Mills show good availability on #2&btr 2x4, with wider trims being somewhat more challenging to acquire. Demand for MSR remains strong, with desirable trims, lengths, and mill openness to custom tallies being spotty. 

OSB and plywood products continue to be a significant challenge to acquire, with many late loads awaiting shipment. Mill order files continue to range from 2 to 6 weeks out, depending on the product and the mill. 

Takeaway out of distribution remained steady on available items as buyers look to fill holes in inventories left by late deliveries. We suggest adding 3 to 6 weeks lead time into your purchasing strategy when sourcing material to avoid problematically low inventory and potential interruptions of production schedules. 

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There have been wild swings in the lumber futures market. March lumber futures traded at a recent low of $515.50, while on January 14, 2022, the price was $1338.20. The incredible volatility will continue well into 2022 even though the February 4th low dipped below $1000 per 1000 board feet.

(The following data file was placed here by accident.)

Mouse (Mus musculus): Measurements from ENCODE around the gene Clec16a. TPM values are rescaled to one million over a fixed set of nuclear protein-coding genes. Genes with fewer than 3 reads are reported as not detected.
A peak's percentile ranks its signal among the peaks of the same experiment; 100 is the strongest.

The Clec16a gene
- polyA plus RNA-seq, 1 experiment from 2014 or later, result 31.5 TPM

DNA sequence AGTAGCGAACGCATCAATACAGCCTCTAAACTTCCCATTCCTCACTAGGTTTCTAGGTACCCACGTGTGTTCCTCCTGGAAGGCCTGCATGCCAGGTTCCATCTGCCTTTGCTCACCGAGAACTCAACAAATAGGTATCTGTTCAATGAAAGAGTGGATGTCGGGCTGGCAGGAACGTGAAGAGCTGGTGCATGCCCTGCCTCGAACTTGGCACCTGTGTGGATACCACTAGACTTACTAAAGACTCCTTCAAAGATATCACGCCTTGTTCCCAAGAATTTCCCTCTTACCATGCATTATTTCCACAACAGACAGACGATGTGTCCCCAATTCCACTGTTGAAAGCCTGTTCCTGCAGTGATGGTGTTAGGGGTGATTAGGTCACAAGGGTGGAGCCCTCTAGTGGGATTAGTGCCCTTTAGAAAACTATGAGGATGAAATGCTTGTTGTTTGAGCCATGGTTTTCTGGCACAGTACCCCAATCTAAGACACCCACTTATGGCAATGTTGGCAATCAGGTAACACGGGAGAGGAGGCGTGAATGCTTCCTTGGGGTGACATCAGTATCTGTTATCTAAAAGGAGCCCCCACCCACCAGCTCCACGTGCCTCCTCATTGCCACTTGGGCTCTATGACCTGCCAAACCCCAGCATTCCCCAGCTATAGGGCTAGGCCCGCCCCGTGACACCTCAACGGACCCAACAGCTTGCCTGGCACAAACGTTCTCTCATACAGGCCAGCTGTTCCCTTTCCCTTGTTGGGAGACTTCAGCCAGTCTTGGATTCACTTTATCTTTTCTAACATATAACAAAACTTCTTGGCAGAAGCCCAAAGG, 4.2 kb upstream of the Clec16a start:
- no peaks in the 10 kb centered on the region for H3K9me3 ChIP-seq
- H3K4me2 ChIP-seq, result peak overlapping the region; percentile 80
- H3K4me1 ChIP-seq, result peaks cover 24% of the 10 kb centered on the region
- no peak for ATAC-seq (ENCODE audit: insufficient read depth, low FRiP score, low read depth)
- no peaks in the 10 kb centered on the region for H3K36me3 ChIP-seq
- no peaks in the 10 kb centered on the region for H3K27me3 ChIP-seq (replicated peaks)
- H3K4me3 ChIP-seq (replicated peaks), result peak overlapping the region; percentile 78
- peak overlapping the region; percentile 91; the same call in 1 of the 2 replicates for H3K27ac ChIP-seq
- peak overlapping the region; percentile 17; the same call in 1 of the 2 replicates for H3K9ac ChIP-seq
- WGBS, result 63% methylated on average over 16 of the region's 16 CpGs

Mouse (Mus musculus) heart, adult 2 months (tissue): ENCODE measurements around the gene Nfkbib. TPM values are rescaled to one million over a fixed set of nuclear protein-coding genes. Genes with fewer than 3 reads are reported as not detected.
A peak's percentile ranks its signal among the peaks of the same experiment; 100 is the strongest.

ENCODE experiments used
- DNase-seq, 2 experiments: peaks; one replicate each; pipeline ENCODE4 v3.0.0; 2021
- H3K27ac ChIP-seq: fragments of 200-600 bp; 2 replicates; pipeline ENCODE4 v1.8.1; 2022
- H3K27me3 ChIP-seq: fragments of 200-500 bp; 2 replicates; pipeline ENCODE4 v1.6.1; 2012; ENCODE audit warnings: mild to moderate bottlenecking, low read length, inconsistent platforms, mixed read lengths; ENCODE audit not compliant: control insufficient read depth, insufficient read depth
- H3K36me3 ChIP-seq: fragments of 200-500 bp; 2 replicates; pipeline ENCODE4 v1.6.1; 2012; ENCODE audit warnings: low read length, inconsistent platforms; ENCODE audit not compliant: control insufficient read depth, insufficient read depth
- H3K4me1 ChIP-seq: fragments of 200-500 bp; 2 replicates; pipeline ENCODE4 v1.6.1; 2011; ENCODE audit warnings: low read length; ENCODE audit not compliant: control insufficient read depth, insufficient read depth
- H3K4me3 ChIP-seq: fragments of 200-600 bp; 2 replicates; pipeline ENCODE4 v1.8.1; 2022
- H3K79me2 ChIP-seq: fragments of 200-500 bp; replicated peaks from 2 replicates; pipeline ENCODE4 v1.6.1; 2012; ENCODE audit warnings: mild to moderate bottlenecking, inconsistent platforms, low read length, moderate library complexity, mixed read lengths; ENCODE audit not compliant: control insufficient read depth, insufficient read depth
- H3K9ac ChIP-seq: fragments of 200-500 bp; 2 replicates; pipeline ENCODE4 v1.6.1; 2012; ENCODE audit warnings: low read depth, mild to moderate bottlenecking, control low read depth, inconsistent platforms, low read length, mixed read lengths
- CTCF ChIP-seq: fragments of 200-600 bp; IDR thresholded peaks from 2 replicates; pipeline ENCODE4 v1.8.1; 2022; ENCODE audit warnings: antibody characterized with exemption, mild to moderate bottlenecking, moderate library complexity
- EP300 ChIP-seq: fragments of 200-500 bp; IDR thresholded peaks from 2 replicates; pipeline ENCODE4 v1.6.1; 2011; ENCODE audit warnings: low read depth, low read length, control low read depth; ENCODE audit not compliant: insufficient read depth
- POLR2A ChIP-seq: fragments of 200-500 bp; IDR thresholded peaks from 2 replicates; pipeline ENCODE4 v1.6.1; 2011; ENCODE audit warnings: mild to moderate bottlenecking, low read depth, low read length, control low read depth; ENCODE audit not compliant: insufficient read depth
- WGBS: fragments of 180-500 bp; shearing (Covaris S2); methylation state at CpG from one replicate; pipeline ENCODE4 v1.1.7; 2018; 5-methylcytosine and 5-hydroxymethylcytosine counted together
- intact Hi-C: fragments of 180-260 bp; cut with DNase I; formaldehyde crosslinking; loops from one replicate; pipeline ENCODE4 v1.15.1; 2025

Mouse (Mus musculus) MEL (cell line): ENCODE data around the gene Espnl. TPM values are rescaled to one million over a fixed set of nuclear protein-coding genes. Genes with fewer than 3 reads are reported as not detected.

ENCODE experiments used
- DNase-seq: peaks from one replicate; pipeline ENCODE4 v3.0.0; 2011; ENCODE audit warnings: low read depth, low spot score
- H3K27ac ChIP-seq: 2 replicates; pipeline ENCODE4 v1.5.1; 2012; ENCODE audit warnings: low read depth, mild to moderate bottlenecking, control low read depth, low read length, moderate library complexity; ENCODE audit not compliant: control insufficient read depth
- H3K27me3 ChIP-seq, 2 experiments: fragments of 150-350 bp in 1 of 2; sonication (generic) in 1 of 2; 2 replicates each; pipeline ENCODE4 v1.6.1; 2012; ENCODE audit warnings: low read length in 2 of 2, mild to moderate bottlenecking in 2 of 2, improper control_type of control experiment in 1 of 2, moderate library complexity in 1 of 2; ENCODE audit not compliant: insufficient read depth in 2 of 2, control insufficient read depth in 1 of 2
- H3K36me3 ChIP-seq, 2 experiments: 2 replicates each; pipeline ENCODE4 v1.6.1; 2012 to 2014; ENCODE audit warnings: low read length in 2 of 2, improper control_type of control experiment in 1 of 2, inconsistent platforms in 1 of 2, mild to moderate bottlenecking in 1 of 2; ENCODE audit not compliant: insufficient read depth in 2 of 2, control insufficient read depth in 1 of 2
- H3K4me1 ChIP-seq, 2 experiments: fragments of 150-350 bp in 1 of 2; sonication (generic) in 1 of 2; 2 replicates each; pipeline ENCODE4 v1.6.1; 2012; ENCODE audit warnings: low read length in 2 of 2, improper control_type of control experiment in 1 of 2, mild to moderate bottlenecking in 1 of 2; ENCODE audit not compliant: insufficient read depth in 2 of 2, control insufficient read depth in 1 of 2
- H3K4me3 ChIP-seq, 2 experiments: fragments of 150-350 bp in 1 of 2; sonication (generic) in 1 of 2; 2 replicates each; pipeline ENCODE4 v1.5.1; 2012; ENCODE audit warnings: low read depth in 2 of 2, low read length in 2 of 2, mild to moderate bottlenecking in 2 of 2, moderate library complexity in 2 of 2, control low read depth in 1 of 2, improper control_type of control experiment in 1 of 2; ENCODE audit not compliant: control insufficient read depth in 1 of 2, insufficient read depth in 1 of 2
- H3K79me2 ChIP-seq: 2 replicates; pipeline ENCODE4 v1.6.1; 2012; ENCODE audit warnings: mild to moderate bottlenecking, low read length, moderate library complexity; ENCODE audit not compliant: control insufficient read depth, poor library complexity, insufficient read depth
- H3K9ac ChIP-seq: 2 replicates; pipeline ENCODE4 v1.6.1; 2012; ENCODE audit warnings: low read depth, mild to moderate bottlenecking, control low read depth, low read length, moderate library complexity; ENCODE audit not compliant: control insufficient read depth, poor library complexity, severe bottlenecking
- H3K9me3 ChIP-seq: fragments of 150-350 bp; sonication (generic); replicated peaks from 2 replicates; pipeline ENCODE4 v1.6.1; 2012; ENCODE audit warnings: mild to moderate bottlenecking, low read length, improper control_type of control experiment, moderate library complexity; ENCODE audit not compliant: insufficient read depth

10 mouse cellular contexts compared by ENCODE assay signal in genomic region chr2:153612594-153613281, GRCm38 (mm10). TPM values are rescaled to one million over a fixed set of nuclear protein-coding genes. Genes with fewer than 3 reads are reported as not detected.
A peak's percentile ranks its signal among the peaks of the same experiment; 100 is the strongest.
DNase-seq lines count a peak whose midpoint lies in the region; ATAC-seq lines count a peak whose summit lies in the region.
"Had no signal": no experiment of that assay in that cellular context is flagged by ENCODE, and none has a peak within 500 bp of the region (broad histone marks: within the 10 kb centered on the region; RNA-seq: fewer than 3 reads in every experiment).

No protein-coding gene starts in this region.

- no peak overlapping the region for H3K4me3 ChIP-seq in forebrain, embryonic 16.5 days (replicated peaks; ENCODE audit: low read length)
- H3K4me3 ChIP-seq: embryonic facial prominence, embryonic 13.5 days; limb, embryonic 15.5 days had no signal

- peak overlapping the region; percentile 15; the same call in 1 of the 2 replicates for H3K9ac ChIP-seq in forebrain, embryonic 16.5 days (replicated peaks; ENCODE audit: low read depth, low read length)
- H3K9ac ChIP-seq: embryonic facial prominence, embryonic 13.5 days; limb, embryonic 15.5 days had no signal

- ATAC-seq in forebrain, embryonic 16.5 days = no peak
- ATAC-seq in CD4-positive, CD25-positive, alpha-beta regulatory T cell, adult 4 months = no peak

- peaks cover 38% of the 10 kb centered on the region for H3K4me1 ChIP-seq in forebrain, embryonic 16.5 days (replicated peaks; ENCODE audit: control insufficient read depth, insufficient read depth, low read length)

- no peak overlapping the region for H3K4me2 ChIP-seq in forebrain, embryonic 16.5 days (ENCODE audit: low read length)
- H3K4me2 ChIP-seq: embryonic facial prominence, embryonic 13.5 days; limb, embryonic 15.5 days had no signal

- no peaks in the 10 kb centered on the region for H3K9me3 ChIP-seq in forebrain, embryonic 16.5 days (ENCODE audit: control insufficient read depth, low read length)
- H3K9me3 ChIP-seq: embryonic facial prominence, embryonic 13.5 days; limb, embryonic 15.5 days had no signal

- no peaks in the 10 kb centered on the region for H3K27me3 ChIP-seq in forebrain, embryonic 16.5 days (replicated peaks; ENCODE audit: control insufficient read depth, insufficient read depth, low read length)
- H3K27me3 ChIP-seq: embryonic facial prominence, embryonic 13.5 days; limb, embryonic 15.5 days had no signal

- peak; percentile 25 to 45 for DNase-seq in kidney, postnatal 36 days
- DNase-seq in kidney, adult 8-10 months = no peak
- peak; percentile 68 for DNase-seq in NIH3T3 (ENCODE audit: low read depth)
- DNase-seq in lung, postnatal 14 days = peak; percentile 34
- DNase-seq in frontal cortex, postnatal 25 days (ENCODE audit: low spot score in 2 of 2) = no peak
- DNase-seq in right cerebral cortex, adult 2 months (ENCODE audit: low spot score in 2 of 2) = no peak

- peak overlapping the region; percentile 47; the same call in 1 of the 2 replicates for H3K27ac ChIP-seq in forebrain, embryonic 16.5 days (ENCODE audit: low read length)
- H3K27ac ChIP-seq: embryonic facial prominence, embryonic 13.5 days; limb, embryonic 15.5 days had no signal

To begin this year alone, lumber’s price fluctuations have created a trading band that is wider than those seen for the whole of 2017 and 2019. As lumber offers a look at the overall economy being the vital material for construction and housing, it may be indicating a very unstable for all even outside of lumber futures.

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Rising prices are being felt throughout the economy with lumber, food, and energy leading the way. There have been surprises on both the upside and the downside in earnings for various companies in different sectors. Of the 278 companies that have already reported earnings on the S&P 500, 78.4% have beat analyst estimates, where the long-term average is at 65.9%.